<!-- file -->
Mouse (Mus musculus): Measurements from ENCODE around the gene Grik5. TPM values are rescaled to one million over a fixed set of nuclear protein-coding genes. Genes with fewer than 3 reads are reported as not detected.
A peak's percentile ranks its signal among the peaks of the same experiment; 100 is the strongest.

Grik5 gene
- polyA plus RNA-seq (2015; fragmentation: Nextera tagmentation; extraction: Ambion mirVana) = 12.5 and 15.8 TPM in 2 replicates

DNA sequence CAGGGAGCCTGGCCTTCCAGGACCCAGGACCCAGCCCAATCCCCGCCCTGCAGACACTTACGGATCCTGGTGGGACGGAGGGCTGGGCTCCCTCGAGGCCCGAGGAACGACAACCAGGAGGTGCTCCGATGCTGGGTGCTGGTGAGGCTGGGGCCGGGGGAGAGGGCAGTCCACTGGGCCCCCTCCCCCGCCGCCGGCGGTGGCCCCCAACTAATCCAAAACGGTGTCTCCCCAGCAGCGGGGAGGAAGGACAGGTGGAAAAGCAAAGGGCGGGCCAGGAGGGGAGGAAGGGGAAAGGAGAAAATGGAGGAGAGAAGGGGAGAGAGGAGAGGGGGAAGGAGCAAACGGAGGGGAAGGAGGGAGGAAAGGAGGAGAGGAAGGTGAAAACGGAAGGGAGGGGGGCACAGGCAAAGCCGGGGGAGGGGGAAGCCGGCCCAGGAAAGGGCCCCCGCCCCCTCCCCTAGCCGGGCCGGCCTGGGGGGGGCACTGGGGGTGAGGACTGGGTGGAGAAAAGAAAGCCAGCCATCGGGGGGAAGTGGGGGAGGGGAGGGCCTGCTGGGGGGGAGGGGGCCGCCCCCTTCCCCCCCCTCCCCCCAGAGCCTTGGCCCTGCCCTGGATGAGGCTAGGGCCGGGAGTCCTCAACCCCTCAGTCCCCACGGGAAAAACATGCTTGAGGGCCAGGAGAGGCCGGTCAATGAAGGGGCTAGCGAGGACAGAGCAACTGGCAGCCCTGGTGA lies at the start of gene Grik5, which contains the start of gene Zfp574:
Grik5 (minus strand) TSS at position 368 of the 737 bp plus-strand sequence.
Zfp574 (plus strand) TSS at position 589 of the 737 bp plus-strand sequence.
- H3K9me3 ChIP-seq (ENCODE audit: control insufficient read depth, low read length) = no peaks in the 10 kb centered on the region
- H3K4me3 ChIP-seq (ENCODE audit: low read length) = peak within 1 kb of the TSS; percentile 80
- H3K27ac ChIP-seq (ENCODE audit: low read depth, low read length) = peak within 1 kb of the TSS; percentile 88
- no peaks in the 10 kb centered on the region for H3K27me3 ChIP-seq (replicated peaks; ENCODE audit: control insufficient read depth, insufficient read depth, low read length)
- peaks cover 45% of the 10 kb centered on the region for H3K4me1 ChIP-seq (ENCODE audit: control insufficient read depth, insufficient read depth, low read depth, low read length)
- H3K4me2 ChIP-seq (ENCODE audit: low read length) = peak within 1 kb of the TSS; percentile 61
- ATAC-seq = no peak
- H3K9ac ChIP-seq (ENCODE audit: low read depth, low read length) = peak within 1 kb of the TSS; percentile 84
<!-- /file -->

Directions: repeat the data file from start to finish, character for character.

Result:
Mouse (Mus musculus): Measurements from ENCODE around the gene Grik5. TPM values are rescaled to one million over a fixed set of nuclear protein-coding genes. Genes with fewer than 3 reads are reported as not detected.
A peak's percentile ranks its signal among the peaks of the same experiment; 100 is the strongest.

Grik5 gene
- polyA plus RNA-seq (2015; fragmentation: Nextera tagmentation; extraction: Ambion mirVana) = 12.5 and 15.8 TPM in 2 replicates

DNA sequence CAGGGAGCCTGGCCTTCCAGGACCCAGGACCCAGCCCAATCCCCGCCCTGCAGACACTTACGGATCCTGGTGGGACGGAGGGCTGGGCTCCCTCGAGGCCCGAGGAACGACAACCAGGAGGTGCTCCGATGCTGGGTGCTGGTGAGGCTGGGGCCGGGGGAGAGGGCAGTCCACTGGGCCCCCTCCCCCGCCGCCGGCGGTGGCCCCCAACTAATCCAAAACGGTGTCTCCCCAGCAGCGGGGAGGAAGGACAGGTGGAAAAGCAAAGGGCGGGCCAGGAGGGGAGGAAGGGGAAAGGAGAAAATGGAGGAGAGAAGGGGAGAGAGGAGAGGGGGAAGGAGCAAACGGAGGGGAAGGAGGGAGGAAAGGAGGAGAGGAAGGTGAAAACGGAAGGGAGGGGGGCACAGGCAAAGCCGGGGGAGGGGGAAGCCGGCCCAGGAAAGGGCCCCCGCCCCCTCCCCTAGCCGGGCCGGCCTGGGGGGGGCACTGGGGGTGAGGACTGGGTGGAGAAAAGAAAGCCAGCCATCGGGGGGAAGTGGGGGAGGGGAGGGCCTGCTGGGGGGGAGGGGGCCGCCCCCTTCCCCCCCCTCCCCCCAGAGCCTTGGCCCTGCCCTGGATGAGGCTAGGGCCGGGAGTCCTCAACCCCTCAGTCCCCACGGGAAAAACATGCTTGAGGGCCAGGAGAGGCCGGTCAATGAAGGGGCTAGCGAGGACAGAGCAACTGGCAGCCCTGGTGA lies at the start of gene Grik5, which contains the start of gene Zfp574:
Grik5 (minus strand) TSS at position 368 of the 737 bp plus-strand sequence.
Zfp574 (plus strand) TSS at position 589 of the 737 bp plus-strand sequence.
- H3K9me3 ChIP-seq (ENCODE audit: control insufficient read depth, low read length) = no peaks in the 10 kb centered on the region
- H3K4me3 ChIP-seq (ENCODE audit: low read length) = peak within 1 kb of the TSS; percentile 80
- H3K27ac ChIP-seq (ENCODE audit: low read depth, low read length) = peak within 1 kb of the TSS; percentile 88
- no peaks in the 10 kb centered on the region for H3K27me3 ChIP-seq (replicated peaks; ENCODE audit: control insufficient read depth, insufficient read depth, low read length)
- peaks cover 45% of the 10 kb centered on the region for H3K4me1 ChIP-seq (ENCODE audit: control insufficient read depth, insufficient read depth, low read depth, low read length)
- H3K4me2 ChIP-seq (ENCODE audit: low read length) = peak within 1 kb of the TSS; percentile 61
- ATAC-seq = no peak
- H3K9ac ChIP-seq (ENCODE audit: low read depth, low read length) = peak within 1 kb of the TSS; percentile 84